Today, Marcus Mainord and Todd Cooper of Stephens, Inc. issued a report on NVE Corporation (NASDAQ: NVEC, $36.16). Here is what they have to say: “Although we have preformed a great deal of due diligence to determine the value of NVEC’s MRAM patents, at this time we can’t say with certainty how essential NVEC’s MRAM know-how is to the overall semiconductor memory market’s transition to magnetic-based memory. Therefore, it is not prudent, in our opinion, to offer an opinion as to whether investors should be buying, selling, or holding NVEC’s stock at the present time. In addition, we do not think putting a 12-month price target on the stock is appropriate.”
So despite having “performed a great deal of due diligence” Messrs. Mainord and Cooper could not confirm that NVE’s MRAM claims were true or even if NVE’s self-described “watershed” MRAM patent might be useful to someone for something. Despite all their work Stephens could not find enough credible evidence to confirm that NVE possesses any value whatsoever.
Lets quickly recap the established facts about NVE’s stock story. NVE’s claim to possess valuable technology is wholly and completely unsubstantiated and unsupported. NVE has not provided a single verifiable supporting statement for any of its MRAM claims from any credible third party. There are hundreds of individuals involved in MRAM’s early development and on-going attempts to commercialize an MRAM memory chip.
We understand that investors can fall prey to stock promotions based on claims of involvement in non-existing futuristic technologies like nanotechnology and MRAM. It is also understandable how NVE got investors to buy into its incredulous stock promotion. It took a great deal of deliberate effort by NVE and its stock promoters to create interest in its penny-stock scheme.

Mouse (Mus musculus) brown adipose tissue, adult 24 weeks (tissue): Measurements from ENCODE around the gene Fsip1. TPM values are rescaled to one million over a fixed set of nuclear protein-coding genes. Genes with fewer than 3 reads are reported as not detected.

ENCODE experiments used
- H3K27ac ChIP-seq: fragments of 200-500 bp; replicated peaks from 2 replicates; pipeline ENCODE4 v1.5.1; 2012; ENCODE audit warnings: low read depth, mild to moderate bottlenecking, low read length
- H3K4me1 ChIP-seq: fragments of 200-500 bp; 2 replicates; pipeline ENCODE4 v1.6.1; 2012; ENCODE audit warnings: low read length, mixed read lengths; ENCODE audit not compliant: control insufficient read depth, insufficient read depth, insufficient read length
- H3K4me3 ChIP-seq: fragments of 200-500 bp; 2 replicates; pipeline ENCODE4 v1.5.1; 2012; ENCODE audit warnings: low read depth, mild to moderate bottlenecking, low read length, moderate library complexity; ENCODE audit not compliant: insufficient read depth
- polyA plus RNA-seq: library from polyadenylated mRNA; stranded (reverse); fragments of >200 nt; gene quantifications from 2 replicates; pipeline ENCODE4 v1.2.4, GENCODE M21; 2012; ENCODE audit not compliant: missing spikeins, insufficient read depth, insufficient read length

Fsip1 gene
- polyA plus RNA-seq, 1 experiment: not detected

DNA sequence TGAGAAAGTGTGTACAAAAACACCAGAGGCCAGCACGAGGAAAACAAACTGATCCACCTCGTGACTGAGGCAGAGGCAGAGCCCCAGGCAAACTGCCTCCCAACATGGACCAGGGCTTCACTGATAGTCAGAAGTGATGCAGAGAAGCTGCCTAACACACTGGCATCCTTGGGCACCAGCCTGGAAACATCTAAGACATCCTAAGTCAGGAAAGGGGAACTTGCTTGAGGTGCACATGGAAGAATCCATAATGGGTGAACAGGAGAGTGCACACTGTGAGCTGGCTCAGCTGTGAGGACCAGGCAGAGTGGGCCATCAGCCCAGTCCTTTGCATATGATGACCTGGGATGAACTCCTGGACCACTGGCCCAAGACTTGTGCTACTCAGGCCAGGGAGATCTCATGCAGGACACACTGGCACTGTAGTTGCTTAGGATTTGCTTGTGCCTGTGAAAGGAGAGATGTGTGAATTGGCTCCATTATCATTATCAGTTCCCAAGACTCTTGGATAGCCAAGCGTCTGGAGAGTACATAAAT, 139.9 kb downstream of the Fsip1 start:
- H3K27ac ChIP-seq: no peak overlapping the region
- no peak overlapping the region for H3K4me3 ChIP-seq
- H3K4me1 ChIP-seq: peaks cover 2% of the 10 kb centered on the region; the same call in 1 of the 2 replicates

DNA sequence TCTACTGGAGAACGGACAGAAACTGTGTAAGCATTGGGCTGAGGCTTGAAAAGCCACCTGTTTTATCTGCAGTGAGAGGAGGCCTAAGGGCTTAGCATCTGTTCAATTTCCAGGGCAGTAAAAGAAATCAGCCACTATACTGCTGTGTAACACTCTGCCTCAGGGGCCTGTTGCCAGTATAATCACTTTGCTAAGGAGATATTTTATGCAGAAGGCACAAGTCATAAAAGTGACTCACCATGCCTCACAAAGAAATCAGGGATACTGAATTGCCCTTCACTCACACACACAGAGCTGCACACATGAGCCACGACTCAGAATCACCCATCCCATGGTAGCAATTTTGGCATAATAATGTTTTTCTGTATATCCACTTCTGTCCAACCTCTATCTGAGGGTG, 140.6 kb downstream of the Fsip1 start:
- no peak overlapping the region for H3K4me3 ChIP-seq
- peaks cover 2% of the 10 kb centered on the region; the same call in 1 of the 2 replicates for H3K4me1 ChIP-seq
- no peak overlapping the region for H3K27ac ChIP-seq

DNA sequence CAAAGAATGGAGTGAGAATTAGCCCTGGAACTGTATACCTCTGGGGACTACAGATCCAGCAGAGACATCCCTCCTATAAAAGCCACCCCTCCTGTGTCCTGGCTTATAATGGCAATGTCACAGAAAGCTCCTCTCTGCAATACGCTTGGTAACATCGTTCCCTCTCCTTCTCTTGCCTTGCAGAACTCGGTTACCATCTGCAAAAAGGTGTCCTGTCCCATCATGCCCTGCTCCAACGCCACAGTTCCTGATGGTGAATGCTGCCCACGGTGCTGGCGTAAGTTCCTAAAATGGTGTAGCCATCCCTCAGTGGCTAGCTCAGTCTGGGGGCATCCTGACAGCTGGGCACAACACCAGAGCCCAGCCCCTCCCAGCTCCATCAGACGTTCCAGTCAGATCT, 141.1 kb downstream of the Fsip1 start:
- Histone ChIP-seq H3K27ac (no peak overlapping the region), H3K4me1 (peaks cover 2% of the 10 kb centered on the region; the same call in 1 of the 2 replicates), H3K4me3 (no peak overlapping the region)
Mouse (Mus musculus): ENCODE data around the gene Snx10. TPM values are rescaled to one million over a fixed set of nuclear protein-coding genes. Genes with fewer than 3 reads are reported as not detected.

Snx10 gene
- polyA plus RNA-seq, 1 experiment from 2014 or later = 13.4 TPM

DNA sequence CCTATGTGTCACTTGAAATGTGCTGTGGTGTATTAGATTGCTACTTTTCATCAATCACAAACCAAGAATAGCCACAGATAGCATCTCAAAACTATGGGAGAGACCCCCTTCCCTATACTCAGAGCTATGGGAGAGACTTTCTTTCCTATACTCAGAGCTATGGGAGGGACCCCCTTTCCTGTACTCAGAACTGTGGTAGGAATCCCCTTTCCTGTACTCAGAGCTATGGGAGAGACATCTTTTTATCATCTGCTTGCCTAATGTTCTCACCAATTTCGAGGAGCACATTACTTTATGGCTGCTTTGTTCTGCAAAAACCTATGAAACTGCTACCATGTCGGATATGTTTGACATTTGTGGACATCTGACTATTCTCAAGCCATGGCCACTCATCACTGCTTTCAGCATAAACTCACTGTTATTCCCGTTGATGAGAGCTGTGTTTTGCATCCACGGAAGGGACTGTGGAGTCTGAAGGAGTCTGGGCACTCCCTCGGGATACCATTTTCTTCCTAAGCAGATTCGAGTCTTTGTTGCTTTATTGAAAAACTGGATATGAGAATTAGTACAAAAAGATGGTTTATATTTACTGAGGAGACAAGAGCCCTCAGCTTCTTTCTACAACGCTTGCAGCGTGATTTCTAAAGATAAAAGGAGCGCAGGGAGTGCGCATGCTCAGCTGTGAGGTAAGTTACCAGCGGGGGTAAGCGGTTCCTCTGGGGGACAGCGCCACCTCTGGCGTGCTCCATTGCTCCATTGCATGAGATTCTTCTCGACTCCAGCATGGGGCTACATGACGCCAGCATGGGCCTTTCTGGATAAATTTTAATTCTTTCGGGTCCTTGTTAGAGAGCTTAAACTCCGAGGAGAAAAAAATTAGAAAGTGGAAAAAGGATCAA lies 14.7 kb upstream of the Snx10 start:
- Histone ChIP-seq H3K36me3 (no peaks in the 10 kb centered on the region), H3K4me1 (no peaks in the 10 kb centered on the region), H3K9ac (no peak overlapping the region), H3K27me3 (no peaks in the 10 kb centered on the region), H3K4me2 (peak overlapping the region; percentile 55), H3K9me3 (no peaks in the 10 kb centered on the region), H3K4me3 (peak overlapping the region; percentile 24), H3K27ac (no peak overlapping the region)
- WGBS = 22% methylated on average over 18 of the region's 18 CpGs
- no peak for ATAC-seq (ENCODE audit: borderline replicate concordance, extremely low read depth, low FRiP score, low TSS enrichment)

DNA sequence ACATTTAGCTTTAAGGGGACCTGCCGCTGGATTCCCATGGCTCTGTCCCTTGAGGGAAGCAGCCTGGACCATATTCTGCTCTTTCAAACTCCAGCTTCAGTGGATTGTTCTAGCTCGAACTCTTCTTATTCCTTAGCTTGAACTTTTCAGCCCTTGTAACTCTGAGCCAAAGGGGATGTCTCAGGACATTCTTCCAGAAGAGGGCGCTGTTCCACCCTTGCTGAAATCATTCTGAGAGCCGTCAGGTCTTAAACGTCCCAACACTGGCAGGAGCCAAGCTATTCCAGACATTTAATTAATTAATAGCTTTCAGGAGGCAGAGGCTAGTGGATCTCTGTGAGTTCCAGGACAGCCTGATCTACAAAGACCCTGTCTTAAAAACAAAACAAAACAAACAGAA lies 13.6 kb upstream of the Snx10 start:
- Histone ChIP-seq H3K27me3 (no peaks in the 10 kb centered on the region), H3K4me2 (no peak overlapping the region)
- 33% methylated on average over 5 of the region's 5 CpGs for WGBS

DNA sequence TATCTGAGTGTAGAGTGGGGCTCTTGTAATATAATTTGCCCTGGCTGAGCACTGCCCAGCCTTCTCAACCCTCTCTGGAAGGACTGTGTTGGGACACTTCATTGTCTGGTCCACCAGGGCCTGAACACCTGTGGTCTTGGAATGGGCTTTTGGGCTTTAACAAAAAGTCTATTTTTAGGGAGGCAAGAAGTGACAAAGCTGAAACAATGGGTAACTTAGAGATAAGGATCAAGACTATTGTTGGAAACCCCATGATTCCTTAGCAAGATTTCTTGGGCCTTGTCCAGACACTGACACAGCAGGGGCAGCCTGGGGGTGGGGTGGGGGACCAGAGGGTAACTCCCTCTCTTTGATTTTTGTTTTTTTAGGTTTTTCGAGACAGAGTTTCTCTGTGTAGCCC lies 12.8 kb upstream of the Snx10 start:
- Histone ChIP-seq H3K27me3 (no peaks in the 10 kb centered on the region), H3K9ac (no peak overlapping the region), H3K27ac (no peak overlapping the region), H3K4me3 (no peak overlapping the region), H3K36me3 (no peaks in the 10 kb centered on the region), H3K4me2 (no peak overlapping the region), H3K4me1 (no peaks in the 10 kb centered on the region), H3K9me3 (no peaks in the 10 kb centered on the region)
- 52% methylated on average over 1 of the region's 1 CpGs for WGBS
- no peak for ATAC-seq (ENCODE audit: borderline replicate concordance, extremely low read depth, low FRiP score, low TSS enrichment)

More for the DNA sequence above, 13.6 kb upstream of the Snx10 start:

NVE was a local defunct private company when its lead investor merged it into the public shell of one of his other defunct investments. This gave NVE’s lead investor and insider, a mechanism by which to profit from the dissemination of NVE’s MRAM claims. Virtually all of NVE’s insiders sold almost all of their stock as soon as NVE’s stock scheme started catching investors’ attention.
Investors do not need to pass judgment on NVE based solely on the clear statement made by its selling insiders. NVE’s patents are public and investors can use the descriptions contained therein to determine exactly what it is and what it is good for, if anything. Also there is a great deal of literature available on MRAM’s development and commercialization. Investors can search this material for mentions of NVE’s MRAM ideas. We found none. Stephens didn’t either. Perhaps investors should call Dan Baker, NVE’s CEO who has a very a questionable stock promoting history, to ask for assistance.
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